Mathematics is, Ian Stewart admits, totally unreal - an entirely mental construct. Furthermore, the complicated equations and lengthy proofs we usually identify as math are no more the essence of math than a musical score is a Beethoven symphony. Yet math is the best tool we have for understanding the world around us. By looking at the universe through mathematical eyes, we have discovered a great secret: nature's patterns are clues to the deep regularities that govern the way the world works.
Mathematics is to nature as Sherlock Holmes is to evidence. It can look at a single snowflake and deduce the atomic structure of ice crystals; it can start with a violin string and uncover the existence of radio waves. And mathematics still has the power to open our eyes to new and unsuspected regularities: the secret structure of a cloud or the hidden rhythms of the weather.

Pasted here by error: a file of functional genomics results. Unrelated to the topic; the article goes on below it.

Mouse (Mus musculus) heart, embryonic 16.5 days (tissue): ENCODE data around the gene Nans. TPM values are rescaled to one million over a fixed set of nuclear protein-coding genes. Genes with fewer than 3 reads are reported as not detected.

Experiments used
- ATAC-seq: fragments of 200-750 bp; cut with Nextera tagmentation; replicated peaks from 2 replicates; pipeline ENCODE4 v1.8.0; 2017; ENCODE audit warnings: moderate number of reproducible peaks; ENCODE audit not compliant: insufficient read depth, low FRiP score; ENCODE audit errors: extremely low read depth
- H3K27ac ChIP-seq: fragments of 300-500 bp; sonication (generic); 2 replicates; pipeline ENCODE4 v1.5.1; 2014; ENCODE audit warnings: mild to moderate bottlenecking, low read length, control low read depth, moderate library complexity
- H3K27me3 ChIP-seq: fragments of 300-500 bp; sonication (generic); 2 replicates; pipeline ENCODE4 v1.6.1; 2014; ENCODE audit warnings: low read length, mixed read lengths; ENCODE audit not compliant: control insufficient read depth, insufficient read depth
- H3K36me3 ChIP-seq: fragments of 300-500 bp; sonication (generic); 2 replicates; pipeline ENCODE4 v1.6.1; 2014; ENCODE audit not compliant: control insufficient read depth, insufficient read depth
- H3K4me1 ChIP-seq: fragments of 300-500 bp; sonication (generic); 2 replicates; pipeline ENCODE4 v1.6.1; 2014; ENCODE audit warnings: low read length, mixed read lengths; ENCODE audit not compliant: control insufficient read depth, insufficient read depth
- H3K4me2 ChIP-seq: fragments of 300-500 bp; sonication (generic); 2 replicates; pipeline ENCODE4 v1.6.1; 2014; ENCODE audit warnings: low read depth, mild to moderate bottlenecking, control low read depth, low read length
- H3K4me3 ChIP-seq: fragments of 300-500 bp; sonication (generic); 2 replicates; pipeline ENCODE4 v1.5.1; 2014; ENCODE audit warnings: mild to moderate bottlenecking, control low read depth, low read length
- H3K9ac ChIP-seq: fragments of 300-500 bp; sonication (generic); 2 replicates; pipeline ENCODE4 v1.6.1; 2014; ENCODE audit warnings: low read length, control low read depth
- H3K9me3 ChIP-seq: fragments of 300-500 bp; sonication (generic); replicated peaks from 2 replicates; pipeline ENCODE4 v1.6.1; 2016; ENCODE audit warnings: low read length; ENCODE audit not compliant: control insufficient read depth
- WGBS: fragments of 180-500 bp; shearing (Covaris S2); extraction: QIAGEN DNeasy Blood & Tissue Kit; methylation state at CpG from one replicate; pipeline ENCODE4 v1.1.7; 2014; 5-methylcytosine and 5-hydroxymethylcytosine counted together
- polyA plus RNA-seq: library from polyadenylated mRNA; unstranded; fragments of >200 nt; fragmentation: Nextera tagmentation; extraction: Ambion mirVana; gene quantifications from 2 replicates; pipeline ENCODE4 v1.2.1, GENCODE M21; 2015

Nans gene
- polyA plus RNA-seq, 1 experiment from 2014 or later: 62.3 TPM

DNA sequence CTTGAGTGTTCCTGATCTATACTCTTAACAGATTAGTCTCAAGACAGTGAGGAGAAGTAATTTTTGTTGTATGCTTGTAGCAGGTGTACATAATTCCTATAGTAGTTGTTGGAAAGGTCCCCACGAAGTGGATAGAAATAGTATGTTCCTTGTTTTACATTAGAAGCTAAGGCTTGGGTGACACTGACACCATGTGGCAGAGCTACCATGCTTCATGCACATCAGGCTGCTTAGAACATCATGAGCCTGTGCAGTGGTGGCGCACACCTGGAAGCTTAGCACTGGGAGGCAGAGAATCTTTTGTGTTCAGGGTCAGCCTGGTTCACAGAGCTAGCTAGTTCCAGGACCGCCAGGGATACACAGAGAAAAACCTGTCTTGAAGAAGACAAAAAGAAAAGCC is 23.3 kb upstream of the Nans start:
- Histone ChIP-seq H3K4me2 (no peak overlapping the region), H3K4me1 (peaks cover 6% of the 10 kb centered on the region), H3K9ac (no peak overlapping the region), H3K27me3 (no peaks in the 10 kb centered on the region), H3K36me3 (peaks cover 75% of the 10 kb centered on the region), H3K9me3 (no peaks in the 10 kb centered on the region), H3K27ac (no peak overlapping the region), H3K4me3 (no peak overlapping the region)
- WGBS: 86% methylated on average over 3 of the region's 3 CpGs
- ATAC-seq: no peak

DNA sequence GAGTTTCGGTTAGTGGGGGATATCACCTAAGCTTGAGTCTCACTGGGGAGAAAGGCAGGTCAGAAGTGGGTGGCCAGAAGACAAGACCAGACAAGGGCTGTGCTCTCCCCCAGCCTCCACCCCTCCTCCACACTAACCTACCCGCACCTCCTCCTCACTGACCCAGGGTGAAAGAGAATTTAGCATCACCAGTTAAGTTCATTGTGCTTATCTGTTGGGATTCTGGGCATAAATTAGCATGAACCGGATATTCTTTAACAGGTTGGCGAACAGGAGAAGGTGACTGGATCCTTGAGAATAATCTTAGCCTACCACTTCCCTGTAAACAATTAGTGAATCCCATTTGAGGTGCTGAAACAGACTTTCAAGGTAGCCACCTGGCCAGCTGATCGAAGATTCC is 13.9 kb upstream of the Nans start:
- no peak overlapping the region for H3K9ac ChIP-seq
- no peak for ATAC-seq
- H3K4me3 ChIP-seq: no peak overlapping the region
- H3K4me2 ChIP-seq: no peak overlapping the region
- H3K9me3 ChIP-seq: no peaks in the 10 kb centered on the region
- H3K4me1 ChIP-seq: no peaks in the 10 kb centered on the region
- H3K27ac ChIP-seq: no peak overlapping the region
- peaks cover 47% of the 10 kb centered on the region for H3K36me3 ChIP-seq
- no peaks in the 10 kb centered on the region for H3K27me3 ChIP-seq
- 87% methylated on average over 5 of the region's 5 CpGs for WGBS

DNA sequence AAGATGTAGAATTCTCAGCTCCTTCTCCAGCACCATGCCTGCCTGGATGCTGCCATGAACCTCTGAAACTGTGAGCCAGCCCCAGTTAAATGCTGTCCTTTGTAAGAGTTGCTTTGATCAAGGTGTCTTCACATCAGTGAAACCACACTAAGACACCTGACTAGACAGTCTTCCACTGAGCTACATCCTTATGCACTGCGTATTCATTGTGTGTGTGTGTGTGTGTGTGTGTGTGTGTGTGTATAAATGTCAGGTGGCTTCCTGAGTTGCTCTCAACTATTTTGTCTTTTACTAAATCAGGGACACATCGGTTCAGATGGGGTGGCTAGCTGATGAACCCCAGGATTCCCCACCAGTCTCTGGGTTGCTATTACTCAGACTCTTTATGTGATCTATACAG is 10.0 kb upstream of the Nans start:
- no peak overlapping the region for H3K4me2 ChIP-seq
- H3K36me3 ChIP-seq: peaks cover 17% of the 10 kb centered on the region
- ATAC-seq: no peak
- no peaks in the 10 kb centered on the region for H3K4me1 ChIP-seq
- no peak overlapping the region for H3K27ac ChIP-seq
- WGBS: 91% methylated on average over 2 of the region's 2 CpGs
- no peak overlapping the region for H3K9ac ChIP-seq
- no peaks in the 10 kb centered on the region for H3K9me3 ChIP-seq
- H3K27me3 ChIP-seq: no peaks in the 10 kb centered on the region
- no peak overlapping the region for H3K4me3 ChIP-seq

Nature's Numbers will equip you with a mathematician's eyes. It will take you sight-seeing in a mathematical universe. And it will change the way you view your own world.